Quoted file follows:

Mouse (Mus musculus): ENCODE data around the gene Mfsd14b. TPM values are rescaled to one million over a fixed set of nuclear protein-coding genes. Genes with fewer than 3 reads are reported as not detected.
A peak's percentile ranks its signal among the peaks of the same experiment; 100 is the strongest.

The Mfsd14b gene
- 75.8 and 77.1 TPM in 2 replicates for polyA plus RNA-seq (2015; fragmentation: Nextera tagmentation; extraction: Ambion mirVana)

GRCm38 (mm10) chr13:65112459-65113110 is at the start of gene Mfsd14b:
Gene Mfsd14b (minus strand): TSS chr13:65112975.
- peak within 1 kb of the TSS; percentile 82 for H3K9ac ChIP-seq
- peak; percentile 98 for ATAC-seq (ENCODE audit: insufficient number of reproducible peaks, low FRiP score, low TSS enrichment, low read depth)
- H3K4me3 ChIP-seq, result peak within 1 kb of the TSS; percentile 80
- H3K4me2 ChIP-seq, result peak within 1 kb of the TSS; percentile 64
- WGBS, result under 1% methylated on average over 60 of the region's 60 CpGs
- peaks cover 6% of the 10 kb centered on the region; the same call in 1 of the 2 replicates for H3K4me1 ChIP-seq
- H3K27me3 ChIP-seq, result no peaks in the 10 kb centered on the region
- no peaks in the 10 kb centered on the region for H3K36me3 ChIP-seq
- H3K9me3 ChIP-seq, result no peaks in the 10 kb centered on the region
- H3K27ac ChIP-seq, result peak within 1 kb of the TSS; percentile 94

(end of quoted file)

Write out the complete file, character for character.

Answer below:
Mouse (Mus musculus): ENCODE data around the gene Mfsd14b. TPM values are rescaled to one million over a fixed set of nuclear protein-coding genes. Genes with fewer than 3 reads are reported as not detected.
A peak's percentile ranks its signal among the peaks of the same experiment; 100 is the strongest.

The Mfsd14b gene
- 75.8 and 77.1 TPM in 2 replicates for polyA plus RNA-seq (2015; fragmentation: Nextera tagmentation; extraction: Ambion mirVana)

GRCm38 (mm10) chr13:65112459-65113110 is at the start of gene Mfsd14b:
Gene Mfsd14b (minus strand): TSS chr13:65112975.
- peak within 1 kb of the TSS; percentile 82 for H3K9ac ChIP-seq
- peak; percentile 98 for ATAC-seq (ENCODE audit: insufficient number of reproducible peaks, low FRiP score, low TSS enrichment, low read depth)
- H3K4me3 ChIP-seq, result peak within 1 kb of the TSS; percentile 80
- H3K4me2 ChIP-seq, result peak within 1 kb of the TSS; percentile 64
- WGBS, result under 1% methylated on average over 60 of the region's 60 CpGs
- peaks cover 6% of the 10 kb centered on the region; the same call in 1 of the 2 replicates for H3K4me1 ChIP-seq
- H3K27me3 ChIP-seq, result no peaks in the 10 kb centered on the region
- no peaks in the 10 kb centered on the region for H3K36me3 ChIP-seq
- H3K9me3 ChIP-seq, result no peaks in the 10 kb centered on the region
- H3K27ac ChIP-seq, result peak within 1 kb of the TSS; percentile 94